Yeah, definitely. And then you kind of crash after, don’t you? And that’s when the spiral comes down. But yeah, you definitely get a high from it. And you feel like you just can’t stop eating. For me, it was crisps. Crisps were kind of a go-to. And Pringles, particularly. Maybe two tubs. And I just felt like I just couldn’t stop. And mentally I was saying to myself, I want to stop, but I just couldn’t.

Ryann

And I think that that’s so important for other people to hear whether they are struggling or not, because there were so many times that I wanted to stop, but I don’t know about you, but I was not ready to do what it took to stop.

Toni

Yeah, I mean, my turning point, I was probably more in a privileged position than other people would be. I actually moved countries, so I moved from England to Peru. And I think having that kind of start over again and being in a country where I didn’t have the foods that I would normally go for or they’re not kind of there. There are Pringles, but maybe not the flavors that I would always go for. But I think having that fresh start was a really good thing for me. And I know that not everyone gets that opportunity. I got to leave my stressful job and kind of start my own business, which has been stressful, but I’ve learned how to deal with that stress in different ways. But yeah, I think moving for me was a really big turning point.

Ryann

When you were struggling with the restricting and the binging, did anybody say anything like, hey, I’m worried about you? Like, did you get any concern comments or did you hide it that well?

Toni

No, I never really had any concern moments. I think I hid it pretty well. Yeah, another thing, like when I went home, because my mom and dad would have a lot of food and I would try and avoid, I would then kind of binge a lot on those foods. Like crisps, I really tried hard to buy crisps so they weren’t in the house. But then when I went home, my mom and dad have like a massive selection of crisps and we’re kind of there eating, eating. But I don’t think anyone was concerned, no one ever expressed concerns. I think a lot of people with binge eating hide it pretty well and don’t think people are concerned.

Ryann

When did you realize that what you were doing was binging and that you had a problem with food?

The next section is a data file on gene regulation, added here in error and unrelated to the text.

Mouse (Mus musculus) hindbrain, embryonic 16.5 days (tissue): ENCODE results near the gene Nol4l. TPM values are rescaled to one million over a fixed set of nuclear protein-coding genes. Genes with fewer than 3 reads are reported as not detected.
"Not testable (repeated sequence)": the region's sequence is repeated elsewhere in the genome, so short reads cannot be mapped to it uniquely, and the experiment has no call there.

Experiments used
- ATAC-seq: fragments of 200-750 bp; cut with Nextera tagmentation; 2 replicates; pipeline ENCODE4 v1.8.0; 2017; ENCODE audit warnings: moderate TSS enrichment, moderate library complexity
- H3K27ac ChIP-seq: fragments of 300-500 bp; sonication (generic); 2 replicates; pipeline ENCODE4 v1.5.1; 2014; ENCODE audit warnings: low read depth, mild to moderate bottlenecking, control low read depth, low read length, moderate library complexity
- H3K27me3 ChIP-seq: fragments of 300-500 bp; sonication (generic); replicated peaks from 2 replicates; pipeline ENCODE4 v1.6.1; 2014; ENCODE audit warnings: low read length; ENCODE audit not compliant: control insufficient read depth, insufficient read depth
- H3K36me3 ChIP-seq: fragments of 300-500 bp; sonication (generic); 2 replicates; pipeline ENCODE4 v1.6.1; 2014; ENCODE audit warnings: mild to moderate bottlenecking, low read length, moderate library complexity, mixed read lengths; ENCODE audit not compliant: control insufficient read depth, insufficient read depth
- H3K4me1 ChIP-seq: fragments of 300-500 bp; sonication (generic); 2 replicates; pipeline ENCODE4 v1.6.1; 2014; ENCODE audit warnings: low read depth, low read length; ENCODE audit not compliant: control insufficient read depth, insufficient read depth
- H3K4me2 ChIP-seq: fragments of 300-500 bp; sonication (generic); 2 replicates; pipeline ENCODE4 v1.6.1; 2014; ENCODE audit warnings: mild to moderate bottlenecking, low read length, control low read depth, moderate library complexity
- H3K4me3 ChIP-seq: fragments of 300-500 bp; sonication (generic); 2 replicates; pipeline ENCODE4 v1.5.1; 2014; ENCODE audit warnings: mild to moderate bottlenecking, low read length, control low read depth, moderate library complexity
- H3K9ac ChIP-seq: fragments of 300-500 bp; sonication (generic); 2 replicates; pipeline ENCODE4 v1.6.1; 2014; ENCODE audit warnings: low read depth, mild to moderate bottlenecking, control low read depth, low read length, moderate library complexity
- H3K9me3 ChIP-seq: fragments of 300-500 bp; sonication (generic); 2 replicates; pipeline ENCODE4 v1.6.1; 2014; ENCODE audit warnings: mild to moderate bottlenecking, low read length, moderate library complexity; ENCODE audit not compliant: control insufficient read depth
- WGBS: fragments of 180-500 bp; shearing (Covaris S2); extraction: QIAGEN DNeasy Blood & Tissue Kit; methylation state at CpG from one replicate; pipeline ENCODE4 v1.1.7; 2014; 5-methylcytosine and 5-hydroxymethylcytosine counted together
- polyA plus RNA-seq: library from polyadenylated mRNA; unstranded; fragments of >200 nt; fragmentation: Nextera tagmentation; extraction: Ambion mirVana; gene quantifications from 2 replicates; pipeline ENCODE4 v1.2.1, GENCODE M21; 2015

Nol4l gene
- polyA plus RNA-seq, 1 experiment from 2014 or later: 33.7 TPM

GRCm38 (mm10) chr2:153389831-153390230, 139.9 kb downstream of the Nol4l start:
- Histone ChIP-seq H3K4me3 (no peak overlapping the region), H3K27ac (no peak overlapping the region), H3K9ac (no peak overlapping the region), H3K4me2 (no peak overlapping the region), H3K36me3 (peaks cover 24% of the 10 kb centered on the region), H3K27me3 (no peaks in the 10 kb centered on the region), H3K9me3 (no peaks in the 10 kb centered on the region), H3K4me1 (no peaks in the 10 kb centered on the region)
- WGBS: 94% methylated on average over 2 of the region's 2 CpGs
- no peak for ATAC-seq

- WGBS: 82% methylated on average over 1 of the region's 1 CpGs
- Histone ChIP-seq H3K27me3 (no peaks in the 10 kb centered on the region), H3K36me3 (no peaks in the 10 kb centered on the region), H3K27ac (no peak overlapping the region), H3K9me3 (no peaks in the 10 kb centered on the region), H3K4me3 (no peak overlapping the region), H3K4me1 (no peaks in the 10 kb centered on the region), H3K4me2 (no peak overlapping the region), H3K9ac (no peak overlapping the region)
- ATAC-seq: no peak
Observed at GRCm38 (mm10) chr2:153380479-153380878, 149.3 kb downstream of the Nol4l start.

Toni

It was really when I started doing this work. I knew that I wanted to be in the non-diet kind of space and I think when I started learning, I was a weight management dietitian in the NHS, so I think having that experience, like kind of seeing this eat less, move more kind of advice not working and being really generic and not really motivating people. And then when you start learning how much diets don’t actually work, I think that was a realisation for me that I needed to kind of move towards a more balanced approach to eating and overcome food fears and have them around a bit more. I really, I’ve always loved your breaking food fears kind of things you’ve done on Instagram. Like I remember watching them and I think it’s really important to do that work. 

Ryann

Did you do it all by yourself? 

Toni

Yeah, I would say I didn’t get any help. Yeah, I did. 

Ryann

Wow, I think that too is so important to hear because I know that it can feel really defeating if you are unable to connect with the right therapist or dietitian right away, but also if finances are a barrier, knowing that it is possible. I mean, it’s tough. It’s a whole other level of difficult, I’m not gonna lie, but that it is 100% possible to do it on your own.

Toni

Yeah, I think obviously, me being a dietitian, I was able to look at the right places for the support. There’s a lot of stuff out there, isn’t there? And having a social media kind of cleanse and getting rid of accounts that do not align with where you want to go, I think is really big step as well. Following more accounts that do promote that non-diet space is really important.

Ryann

When you were working at the NHS and doing the weight management dietician, do you feel like that helped give you more insight into, wait a minute diets aren’t working? Like was that kind of an eye-opener for you or was that triggering?